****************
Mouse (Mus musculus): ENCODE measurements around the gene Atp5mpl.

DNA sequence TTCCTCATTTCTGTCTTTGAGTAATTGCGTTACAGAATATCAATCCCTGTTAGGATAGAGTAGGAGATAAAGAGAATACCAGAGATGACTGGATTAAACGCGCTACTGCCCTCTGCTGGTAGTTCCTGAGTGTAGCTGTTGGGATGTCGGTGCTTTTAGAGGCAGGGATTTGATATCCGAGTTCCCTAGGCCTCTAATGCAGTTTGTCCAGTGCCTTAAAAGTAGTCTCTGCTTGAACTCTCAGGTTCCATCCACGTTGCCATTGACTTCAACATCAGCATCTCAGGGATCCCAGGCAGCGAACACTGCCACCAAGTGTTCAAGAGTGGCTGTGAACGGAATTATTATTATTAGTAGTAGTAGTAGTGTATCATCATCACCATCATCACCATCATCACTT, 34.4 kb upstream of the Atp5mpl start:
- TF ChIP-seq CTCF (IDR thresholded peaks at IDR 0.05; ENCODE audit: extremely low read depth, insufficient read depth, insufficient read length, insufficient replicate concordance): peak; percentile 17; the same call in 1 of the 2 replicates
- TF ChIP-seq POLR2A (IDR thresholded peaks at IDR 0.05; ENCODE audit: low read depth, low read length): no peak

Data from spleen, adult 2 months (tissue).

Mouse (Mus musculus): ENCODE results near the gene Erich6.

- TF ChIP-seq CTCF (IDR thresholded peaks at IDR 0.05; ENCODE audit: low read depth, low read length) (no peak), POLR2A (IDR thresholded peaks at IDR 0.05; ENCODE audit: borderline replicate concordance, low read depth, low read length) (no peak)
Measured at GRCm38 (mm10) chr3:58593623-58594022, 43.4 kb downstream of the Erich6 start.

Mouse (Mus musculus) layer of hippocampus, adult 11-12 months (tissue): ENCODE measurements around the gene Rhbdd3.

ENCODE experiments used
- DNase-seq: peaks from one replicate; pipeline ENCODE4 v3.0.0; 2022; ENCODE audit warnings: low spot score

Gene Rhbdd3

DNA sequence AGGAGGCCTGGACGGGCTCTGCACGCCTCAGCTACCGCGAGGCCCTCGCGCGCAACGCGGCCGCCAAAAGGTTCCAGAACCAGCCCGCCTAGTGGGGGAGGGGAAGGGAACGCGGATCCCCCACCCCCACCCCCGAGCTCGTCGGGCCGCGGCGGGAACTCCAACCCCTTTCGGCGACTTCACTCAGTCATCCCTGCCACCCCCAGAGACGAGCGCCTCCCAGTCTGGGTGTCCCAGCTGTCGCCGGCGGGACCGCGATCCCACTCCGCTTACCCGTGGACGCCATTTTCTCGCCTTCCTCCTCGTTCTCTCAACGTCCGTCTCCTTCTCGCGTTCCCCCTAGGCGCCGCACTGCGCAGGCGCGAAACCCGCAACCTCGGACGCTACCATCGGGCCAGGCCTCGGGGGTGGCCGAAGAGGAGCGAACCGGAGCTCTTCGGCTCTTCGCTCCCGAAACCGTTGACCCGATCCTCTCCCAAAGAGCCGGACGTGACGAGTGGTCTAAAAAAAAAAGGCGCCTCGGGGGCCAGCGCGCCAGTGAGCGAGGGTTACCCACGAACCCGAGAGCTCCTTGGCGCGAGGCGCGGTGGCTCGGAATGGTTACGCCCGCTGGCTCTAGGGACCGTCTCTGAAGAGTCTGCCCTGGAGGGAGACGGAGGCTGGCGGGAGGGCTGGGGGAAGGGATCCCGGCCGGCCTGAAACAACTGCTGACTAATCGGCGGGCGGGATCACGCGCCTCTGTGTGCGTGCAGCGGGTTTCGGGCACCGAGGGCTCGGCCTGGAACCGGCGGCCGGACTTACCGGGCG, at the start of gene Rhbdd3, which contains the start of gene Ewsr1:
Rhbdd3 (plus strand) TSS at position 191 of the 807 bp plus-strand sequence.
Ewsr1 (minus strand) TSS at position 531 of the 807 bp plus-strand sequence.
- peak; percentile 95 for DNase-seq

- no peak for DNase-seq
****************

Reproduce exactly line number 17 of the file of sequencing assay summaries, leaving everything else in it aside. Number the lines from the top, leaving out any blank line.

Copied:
- no peak for DNase-seq